So it’s harder to get published out there for now, but it will get loose again–and publishers ARE watching the leading writers/sites. There’s a deep and abiding hunger among workers, I promise you, and it’s global, but we’ve had too much garbage/fluff/or heresy burning off people’s attention for about five years. By the way, if Bradley permits it, and I’ll understand if he prefers not to…here’s an article showing the cycle in work/faith history, with implications.

  10. November 11, 2009 9:13 am


    Thanks for the mention. It’s good to learn of you and your work.

    Wishing you all the best,
    Margaret Benefiel

  11. November 11, 2009 2:04 pm

    Glad you all found this useful. As for the work-faith chasm, I did my share of whining in a post in early September, where I acknowledged the fact that my Blog was never going to grow very much because Faith in the Workplace is such a tiny niche that not too many people seem to care about.

    On the other hand, there really are a lot of people out there (like all of us!) who are addressing this subject. I am continually suprised by the new sites I come across all the time. It just hasn’t really ever gone mainstream, for whatever reason.

    So, yes, let’s all keep doing what we’re doing and making people more aware of the business-spiritual connection!

  12. November 11, 2009 3:02 pm

    Bradley, I believe if you put your blog on a hosted website you’d see a more accurate count of how many people are reading you. Our site shows many more readers clicking over to David’s blog than he actually sees showing up as hits on his blog. We use a third party to audit our numbers, so we know they’re solid. Also, I understand another difference has something to do with search engine blocks on blogs that reappear on another site or which appear on “blog-compositors” like WordPress. I’m told some/all search engines “switch off” the ability to be found in searches for those blogs. Now, I’m talking WAY, WAY over my head technologically, but I got this from an IT professional who was designing search engine protocols back when I was trying to decide blog/no-blog.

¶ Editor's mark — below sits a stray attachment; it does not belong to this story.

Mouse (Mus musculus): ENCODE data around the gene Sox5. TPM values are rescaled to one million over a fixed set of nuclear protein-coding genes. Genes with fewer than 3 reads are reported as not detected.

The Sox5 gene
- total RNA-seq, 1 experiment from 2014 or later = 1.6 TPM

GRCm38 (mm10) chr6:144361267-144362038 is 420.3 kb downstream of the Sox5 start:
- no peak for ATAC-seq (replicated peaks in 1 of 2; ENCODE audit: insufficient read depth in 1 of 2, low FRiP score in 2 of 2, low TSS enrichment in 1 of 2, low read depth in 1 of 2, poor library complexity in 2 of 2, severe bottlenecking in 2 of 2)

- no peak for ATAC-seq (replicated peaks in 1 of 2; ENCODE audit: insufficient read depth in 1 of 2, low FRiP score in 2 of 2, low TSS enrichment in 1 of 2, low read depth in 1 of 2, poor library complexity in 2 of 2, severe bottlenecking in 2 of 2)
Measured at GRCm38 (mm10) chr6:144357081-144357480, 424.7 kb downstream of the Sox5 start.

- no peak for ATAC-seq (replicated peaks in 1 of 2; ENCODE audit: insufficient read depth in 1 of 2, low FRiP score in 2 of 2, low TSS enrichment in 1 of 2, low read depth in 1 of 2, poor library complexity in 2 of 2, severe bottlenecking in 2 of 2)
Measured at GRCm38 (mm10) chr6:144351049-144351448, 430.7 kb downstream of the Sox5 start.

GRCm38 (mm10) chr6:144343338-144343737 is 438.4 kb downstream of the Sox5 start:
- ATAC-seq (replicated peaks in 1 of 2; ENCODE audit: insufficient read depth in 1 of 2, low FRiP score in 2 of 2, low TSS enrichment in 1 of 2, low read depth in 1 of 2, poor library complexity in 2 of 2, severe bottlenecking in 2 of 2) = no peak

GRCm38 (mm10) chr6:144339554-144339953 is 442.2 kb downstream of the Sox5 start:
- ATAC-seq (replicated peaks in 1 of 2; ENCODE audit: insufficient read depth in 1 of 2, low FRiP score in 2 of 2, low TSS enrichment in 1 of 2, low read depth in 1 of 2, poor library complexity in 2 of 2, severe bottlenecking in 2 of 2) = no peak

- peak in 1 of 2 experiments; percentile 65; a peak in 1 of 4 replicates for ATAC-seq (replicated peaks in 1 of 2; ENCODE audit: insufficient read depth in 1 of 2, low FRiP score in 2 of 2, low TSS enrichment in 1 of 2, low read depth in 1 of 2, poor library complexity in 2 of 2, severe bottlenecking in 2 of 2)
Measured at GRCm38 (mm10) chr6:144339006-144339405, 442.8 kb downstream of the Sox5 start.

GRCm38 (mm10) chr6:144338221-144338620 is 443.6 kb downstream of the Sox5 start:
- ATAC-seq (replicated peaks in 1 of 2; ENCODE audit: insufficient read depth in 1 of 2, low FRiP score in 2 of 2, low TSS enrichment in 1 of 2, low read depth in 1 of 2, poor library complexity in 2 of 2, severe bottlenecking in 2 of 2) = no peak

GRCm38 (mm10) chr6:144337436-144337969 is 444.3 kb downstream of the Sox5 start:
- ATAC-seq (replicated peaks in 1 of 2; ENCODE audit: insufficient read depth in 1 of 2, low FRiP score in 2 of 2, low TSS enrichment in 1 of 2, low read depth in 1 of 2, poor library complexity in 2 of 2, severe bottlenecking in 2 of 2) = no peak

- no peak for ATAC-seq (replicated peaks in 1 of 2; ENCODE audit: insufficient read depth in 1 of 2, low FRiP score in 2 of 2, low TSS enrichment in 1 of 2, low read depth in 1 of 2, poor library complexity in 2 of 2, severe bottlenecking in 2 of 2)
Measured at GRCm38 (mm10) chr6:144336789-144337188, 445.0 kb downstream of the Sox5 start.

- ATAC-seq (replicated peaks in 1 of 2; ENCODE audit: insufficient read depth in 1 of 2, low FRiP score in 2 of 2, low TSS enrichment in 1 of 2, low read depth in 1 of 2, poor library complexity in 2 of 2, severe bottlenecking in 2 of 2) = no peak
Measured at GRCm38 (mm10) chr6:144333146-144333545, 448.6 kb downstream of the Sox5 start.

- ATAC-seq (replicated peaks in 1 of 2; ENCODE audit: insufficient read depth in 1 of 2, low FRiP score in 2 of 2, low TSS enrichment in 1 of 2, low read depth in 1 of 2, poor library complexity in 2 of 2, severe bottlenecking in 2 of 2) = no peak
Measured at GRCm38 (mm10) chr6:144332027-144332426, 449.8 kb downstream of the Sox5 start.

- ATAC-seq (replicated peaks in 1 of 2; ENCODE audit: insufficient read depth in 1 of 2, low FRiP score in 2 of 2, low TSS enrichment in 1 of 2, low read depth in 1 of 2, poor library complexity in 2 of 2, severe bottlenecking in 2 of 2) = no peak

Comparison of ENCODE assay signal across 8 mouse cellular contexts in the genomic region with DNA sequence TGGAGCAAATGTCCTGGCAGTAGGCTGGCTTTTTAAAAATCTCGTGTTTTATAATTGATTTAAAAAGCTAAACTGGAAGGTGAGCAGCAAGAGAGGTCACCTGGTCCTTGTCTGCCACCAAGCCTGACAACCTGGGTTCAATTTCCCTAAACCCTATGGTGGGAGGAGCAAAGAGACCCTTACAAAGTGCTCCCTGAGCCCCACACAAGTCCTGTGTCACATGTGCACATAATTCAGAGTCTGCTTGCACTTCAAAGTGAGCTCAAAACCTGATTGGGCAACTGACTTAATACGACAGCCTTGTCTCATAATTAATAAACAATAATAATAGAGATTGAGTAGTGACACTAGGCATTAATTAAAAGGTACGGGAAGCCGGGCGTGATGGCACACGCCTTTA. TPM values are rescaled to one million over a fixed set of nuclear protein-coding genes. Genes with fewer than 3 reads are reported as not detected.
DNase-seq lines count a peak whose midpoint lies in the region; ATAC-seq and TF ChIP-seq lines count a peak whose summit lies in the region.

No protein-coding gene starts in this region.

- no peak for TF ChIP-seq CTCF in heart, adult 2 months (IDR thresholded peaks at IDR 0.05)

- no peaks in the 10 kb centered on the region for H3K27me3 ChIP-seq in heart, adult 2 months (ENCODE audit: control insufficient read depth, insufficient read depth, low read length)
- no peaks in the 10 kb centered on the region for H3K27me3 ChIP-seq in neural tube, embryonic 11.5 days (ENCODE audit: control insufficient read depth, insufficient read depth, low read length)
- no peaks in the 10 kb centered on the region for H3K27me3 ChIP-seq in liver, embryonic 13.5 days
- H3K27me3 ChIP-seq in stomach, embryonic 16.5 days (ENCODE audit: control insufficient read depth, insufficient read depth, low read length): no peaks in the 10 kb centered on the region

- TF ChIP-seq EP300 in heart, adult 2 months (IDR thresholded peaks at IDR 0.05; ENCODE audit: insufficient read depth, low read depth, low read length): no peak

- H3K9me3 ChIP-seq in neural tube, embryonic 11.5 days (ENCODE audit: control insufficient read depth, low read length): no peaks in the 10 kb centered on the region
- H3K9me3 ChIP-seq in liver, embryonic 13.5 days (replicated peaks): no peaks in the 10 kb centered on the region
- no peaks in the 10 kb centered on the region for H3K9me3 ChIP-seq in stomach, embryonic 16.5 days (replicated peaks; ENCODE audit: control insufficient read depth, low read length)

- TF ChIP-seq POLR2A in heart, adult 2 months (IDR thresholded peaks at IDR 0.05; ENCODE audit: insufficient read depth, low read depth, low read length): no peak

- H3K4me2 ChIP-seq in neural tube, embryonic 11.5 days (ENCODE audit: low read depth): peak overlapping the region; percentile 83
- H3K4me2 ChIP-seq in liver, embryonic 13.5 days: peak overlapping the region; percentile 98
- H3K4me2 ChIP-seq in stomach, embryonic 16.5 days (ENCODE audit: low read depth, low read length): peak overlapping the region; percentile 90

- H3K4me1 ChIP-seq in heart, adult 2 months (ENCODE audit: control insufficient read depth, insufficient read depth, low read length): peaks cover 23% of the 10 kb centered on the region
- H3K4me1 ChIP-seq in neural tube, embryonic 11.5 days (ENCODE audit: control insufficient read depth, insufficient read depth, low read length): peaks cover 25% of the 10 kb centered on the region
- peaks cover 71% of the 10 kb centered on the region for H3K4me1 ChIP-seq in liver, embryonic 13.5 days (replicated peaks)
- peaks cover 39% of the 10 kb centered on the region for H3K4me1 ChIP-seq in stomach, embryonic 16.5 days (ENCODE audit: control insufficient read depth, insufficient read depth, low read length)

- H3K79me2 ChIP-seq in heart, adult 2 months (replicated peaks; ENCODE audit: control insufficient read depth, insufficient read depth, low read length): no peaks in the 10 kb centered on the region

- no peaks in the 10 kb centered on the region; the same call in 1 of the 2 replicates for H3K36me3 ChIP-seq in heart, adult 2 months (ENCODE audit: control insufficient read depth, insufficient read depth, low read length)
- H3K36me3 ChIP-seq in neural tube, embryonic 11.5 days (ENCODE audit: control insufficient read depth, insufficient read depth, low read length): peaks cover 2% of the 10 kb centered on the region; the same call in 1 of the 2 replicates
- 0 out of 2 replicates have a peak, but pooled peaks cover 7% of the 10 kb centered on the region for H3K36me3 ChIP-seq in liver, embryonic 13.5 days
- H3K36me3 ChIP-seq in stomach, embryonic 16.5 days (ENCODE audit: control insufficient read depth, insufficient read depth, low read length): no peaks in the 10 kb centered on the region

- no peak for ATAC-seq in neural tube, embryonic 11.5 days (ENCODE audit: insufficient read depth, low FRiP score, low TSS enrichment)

(BTW, I opted for no-blog because my battle with severe pain makes the spontaneity of blogging a dangerous outlet for me. With the devotional, I NEVER print until I’ve checked it against Scripture, made sure I didn’t write it AT someone, and have let another pair of eyes peruse it for tone and spirit. Otherwise, I’d be known as thebiggrumpychristian or madetomutter, instead of )

    Anyway, before the pain limited the hours I can work, we were getting 100 emails/day from people eager for more informaton, or prayer, or with questions. So please, don’t any of you stop or get discouraged…”the harvest is plentiful but the (unselfish) laborers are few.”

    (NOTE: “Unselfish” doesn’t appear in Jesus’ quote in Scripture.)

    • November 12, 2009 8:33 pm

      Brad: I really like how this gentleman thinks and expresses himself. I hate that he doesn’t blog. My impression is that we could all learn a great deal from him.

  13. November 12, 2009 8:35 am

    As neither a corporate or biblical expert… I still know that this is a truly good and powerful thing.

  14. November 12, 2009 5:58 pm

    Randy – Thanks for the encouragement, bro! Let’s keep on keepin’ on. And “Made to Mutter” does have a catchy ring to it… and second thoughts on that?

    And Nancy – I forgot to address your sassy remark in my last comment, but yes, you are right. Our mommies were our first managers, so they deserve to be in the mix right along with the rest of us. Good catch.

    Deb, thanks for stopping by and supporting us!

  15. November 12, 2009 8:20 pm

    Just wanted to commend you for staying focused. Your objectives were stated clearly at the outset, and I feel you’ve stayed on task. I’ve watched other sites get cluttered, become argumentative,or take off on some tangents or try to keep too many plates in the air at the same time. There is something to be said for concentrating. I’ve decided to allow other people to do the things they are best qualified to do. For my part, my plan is to stay with the originally stated intention. Don’t remember where he said it, but I think Paul wrote: “This One thing I do…” I’m not a good multi-tasker. dk

  16. November 17, 2009 12:32 am

    Bradley, thanks for your kind words about InsideWork and thanks for the survey you so thoughtfully prepared.

    I’m glad your voice is part of this important conversation and grateful every time you lend it to us!


  17. November 23, 2009 3:53 pm

    How did I miss this?! What a great service you do here, Bradley. More mommies than managers… indeed. You made me laugh out loud at that one.